Performance and stability of OLEDs is the direct consequence of a multitude of a complex interplay of microscopic processes such as charge transport, exciton formation, separation or quenching. These processes are triggered and balanced by molecular properties of all materials involved in a tightly entangled fashion. To aid the optimization of efficiency and lifetime of increasingly complex multi-layer devices, our simulation approach can serve as a virtual microscope to understand what is going on on a microscopic level. In this use case, we investigate a recently reported blue OLED with exceptional stability  and apply our methods to systematically identify and eliminate performance bottlenecks on a microscopic level.
To increase prediction accuracy or our workflow, we recently included three improvements to our microscopic model:
1. Most of the material parameters that determine microscopic rates for charge transport and excitonics are computed on digital twins of organic thin films. Accurate morphologies are therefore the key for predicitve simulations. Specifically the flexibility of molecules during the simulated deposition process has a strong impact on density of states (mean and disorder) of ionization potential (IP) and electron affinity (EA). We updated our protocol to increase accuracy of dihedral forcefields, resulting in intramolecular energies of deposited molecules with DFT accuracy .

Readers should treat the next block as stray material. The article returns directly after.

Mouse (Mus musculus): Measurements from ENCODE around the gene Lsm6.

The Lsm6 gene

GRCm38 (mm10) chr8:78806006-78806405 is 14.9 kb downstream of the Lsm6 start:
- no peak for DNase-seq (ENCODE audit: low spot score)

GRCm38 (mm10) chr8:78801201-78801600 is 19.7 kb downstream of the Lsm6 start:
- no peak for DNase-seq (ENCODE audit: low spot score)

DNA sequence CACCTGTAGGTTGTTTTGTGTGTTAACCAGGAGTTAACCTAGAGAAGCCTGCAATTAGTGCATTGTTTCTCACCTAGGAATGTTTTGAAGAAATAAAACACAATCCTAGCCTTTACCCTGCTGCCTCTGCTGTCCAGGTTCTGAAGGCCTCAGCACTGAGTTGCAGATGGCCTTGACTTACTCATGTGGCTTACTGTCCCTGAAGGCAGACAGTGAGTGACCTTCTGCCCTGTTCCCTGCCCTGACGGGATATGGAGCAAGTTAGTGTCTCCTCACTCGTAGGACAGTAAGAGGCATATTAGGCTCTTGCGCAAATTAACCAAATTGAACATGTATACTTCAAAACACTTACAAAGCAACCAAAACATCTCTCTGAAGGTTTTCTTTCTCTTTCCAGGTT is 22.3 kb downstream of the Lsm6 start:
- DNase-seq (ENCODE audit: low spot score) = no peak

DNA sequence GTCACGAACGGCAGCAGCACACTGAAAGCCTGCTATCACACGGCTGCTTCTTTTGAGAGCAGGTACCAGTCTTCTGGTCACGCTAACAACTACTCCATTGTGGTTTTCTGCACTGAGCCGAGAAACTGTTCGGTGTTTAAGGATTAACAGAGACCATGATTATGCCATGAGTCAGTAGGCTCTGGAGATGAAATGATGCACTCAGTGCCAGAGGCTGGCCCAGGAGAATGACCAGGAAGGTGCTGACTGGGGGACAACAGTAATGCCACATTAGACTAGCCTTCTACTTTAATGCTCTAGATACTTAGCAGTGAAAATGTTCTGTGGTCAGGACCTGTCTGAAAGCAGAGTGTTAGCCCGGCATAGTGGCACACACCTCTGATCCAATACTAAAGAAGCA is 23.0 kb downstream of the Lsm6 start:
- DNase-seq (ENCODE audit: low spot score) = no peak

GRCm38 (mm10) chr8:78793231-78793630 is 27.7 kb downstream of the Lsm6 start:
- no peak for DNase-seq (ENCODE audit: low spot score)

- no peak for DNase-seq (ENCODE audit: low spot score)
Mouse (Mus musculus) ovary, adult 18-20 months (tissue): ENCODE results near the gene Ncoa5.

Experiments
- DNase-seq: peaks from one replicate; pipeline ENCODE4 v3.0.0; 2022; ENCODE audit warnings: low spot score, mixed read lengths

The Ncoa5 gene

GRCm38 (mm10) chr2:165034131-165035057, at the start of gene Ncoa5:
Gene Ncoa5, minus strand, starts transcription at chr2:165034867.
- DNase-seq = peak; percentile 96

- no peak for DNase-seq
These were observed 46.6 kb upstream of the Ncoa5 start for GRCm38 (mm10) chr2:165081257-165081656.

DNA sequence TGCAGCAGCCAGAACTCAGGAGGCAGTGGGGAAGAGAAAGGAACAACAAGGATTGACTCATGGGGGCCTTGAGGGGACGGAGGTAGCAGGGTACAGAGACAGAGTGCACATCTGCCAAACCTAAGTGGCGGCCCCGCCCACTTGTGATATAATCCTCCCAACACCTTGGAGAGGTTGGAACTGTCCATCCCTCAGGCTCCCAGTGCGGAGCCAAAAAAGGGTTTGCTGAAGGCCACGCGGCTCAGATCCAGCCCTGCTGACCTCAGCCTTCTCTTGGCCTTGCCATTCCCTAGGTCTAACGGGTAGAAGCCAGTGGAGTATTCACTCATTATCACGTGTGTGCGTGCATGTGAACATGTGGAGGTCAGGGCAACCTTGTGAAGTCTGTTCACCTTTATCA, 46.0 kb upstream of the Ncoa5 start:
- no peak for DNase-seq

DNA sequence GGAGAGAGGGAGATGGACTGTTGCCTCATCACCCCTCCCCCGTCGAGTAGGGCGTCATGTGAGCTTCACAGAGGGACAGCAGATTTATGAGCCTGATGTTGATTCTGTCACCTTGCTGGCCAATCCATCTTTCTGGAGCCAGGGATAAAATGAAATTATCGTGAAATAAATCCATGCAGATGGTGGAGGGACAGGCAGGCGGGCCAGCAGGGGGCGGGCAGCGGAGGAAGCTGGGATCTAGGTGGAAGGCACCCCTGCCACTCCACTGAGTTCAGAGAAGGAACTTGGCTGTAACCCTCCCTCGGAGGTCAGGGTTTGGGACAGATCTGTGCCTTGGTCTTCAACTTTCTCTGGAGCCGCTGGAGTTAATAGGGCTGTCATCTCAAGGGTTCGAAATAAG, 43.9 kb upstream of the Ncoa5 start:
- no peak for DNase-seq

2. Two other key properties with a strong impact on charge transport, charge carrier balance and formation / separation of excitons are IP and EA.We compute IP and EA with QuantumPatch on atomistic morphologies taking into account unique electrostatic environment of molecules and its polarization response on a quantum-chemical level. Polarization energies are computed by extrapolation to infinite radius and GW corrected HOMO and LUMO levels are used to accurately predict IP and EA.
3. Excitonic processes are determined by molecular parameters such as transition dipoles and excitation spectra. In the updated workflow, these properties are computed using molecule-specifically tuned range separated functionals.
Including these improvementes we simulated charge carrier and exciton dynamics of two blue phosphorescent OLEDs with different Pt-based emitters . From the resulting trajectories we computed IV and IQE, which show very good agreement with experimental data. We further analyzed charge carrier balance and exciton quenching profiles in both devices, showing a higher TPQ rate in the device with the emitter BD-01 than for BD-02. Ultimately, we identified IP and EA as fundamental reason for the difference in performance. Details will be published shortly.
 Proceedings Eurodisplay 2022, accepted